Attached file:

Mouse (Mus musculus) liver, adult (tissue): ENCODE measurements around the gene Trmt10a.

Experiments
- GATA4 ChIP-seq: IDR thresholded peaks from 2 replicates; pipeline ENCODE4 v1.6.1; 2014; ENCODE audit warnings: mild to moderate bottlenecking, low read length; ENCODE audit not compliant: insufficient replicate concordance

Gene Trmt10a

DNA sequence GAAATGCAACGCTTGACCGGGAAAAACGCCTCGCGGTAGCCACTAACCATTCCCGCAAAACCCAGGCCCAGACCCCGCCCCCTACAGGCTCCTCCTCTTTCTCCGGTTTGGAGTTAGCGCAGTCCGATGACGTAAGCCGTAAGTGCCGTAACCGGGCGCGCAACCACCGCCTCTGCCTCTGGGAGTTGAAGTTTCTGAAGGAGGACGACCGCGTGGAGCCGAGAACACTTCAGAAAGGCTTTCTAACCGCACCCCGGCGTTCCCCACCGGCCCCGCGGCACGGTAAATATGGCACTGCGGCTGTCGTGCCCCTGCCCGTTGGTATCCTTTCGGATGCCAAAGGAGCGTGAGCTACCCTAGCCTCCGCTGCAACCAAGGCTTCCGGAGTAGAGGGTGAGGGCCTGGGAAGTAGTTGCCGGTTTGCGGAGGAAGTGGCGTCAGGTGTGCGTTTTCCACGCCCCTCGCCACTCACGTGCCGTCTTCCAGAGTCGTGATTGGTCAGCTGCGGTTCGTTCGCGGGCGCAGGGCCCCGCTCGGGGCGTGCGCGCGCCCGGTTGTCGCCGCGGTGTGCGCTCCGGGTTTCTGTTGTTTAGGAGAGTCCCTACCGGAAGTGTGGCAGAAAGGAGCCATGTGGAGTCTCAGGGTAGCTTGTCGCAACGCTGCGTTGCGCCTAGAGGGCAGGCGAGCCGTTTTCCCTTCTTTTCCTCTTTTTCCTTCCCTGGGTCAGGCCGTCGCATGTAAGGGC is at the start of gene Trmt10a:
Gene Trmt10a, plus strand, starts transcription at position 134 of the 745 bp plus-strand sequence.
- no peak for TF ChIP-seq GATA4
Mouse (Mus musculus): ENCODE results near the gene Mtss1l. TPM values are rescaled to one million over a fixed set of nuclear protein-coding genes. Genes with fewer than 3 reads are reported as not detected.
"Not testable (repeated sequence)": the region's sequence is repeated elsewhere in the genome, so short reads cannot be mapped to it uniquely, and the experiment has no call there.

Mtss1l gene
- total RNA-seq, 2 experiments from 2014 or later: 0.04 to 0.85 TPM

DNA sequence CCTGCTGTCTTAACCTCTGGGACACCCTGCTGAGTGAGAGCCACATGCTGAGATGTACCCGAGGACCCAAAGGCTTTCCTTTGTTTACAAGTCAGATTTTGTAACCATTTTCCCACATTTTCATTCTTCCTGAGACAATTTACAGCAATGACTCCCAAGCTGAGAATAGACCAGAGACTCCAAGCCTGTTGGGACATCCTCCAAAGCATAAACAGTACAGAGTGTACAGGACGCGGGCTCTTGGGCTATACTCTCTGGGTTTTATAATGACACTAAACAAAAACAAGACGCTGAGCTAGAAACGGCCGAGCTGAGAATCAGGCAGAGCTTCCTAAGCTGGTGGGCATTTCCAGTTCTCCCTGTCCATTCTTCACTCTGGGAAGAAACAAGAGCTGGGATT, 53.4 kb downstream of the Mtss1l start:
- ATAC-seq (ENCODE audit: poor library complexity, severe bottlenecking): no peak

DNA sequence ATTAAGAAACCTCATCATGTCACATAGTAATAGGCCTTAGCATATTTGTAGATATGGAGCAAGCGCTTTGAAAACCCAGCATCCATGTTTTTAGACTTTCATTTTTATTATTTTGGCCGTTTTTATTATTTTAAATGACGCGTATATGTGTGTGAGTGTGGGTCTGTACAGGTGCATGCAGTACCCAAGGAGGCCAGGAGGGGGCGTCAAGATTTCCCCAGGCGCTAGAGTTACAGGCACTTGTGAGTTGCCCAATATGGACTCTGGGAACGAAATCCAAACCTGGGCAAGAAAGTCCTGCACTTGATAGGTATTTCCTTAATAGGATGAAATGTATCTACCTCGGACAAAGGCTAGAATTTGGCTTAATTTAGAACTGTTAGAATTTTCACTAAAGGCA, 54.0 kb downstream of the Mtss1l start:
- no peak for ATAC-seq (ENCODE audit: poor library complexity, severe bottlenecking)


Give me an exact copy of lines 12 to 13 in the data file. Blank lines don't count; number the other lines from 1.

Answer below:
DNA sequence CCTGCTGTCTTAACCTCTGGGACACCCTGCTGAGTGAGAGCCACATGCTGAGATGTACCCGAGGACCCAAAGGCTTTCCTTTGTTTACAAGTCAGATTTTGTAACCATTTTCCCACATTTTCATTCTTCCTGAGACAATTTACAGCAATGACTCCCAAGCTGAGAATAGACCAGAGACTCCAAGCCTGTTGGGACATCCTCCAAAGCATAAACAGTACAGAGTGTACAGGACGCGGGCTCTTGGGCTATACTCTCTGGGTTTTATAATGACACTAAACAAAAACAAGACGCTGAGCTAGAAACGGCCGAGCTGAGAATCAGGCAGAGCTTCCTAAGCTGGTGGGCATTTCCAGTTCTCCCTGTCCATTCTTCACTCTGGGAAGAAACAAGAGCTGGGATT, 53.4 kb downstream of the Mtss1l start:
- ATAC-seq (ENCODE audit: poor library complexity, severe bottlenecking): no peak